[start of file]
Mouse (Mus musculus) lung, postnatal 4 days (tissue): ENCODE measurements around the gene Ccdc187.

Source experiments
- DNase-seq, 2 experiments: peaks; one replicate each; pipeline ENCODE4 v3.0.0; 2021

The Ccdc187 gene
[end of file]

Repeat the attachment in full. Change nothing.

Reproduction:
Mouse (Mus musculus) lung, postnatal 4 days (tissue): ENCODE measurements around the gene Ccdc187.

Source experiments
- DNase-seq, 2 experiments: peaks; one replicate each; pipeline ENCODE4 v3.0.0; 2021

The Ccdc187 gene